Commands by nesses (3)

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Which processes are listening on a specific port (e.g. port 80)
swap out "80" for your port of interest. Can use port number or named ports e.g. "http"

Generate a shortened URL with is.gd
Check the API. You shouldn't need sed. The print-newline at the end is to prevent zsh from inserting a % after the end-of-output. Also works with http://v.gd

Print just line 4 from a textfile
Prints the 4th line and then quits. (Credit goes to flatcap in comments: http://www.commandlinefu.com/commands/view/6031/print-just-line-4-from-a-textfile#comment.)

a for loop with filling 0 format, with seq
seq allows you to format the output thanks to the -f option. This is very useful if you want to rename your files to the same format in order to be able to easily sort for example: $for i in `seq 1 3 10`; do touch foo$i ;done And $ls foo* | sort -n foo1 foo10 foo4 foo7 But: $for i in `seq -f %02g 1 3 10`; do touch foo$i ;done So $ls foo* | sort -n foo01 foo04 foo07 foo10

Deleting / Ignoring lines from the top of a file
Output lines starting at line 2.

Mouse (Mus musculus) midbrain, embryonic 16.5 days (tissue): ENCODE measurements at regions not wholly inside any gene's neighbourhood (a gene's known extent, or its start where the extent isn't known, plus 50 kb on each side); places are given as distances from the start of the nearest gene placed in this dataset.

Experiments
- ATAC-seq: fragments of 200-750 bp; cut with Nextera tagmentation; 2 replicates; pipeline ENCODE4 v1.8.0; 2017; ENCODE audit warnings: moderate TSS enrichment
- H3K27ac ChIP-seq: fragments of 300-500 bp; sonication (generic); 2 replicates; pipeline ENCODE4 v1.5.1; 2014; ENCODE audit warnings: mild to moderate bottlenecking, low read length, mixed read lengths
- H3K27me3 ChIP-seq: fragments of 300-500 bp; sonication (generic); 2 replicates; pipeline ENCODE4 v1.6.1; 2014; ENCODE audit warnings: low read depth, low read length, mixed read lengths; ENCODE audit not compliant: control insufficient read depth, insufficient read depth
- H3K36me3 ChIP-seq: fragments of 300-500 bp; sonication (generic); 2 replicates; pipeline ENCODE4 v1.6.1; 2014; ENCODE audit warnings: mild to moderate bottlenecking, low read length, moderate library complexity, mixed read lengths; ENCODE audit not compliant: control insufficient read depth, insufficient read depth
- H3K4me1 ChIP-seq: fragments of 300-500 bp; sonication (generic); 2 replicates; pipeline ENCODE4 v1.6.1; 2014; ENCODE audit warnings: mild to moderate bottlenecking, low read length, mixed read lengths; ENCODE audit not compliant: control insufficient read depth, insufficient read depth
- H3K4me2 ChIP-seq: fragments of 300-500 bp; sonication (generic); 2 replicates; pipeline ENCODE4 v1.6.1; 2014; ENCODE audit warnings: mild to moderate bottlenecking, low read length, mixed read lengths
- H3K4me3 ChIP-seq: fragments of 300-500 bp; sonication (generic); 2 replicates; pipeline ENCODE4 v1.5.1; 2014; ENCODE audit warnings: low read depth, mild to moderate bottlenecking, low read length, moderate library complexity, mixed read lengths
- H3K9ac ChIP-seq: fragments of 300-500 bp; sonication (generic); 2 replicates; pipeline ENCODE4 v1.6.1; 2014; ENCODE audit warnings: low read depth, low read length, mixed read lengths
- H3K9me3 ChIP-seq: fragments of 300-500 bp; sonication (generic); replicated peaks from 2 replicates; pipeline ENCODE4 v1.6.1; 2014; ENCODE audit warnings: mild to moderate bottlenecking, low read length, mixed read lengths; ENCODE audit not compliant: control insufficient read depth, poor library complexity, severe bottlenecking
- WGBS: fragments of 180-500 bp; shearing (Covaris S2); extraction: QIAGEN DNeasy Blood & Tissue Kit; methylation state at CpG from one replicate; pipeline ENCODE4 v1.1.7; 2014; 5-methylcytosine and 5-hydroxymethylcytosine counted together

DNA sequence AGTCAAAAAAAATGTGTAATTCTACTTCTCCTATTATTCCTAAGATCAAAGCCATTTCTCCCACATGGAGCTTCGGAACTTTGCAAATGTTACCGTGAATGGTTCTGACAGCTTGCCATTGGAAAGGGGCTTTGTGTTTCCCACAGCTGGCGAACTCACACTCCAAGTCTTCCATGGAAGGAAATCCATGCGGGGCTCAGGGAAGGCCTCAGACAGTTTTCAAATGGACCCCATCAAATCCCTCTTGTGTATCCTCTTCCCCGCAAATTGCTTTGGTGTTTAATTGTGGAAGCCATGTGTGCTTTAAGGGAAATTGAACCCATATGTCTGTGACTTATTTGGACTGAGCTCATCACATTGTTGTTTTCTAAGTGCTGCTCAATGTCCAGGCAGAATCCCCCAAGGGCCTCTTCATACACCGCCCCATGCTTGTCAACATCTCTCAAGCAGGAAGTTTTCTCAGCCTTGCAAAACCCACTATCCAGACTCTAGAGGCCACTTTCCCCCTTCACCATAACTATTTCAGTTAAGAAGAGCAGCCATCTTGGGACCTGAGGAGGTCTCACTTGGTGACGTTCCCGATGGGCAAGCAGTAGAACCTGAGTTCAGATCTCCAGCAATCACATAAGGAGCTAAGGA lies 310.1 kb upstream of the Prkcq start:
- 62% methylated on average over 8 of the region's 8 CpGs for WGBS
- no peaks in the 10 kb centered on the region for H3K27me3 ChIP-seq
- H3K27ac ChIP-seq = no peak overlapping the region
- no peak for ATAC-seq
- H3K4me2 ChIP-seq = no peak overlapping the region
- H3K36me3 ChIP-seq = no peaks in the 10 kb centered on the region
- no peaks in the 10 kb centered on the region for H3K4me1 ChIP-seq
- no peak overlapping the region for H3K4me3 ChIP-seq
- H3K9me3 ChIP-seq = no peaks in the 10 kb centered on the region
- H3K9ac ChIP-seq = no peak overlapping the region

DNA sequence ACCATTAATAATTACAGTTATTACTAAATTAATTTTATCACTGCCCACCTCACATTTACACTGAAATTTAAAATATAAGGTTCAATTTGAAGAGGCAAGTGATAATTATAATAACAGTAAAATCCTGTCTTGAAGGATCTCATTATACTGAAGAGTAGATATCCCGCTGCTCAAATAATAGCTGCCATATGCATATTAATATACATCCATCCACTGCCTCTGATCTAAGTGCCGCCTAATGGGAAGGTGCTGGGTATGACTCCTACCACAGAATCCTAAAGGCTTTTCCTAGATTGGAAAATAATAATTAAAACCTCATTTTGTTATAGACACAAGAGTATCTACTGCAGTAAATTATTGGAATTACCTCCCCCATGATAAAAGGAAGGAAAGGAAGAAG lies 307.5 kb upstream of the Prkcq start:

for all who don't have the watch command
#Usage: watch timeinsecond "command"

Monitor dynamic changes in the dmesg log.
Other logs can be monitored similarly, e.g. $ watch "tail -15 /var/log/daemon.log"

Verify if ntpd is working properly
Used to verify if Network Time Protocol daemon is working properly.

check for write/read permissions
su www-apache/ftp user and then check readable: find ~/ -type d \( -wholename '/dev/*' -o -wholename '/sys/*' -o -wholename '/proc/*' \) -prune -o -exec test -r {} \; -exec echo {} readable \; 2>/dev/null check writable: find ~/ -type d \( -wholename '/dev/*' -o -wholename '/sys/*' -o -wholename '/proc/*' \) -prune -o -exec test -w {} \; -exec echo {} writable \; 2>/dev/null

Which processes are listening on a specific port (e.g. port 80)
swap out "80" for your port of interest. Can use port number or named ports e.g. "http"


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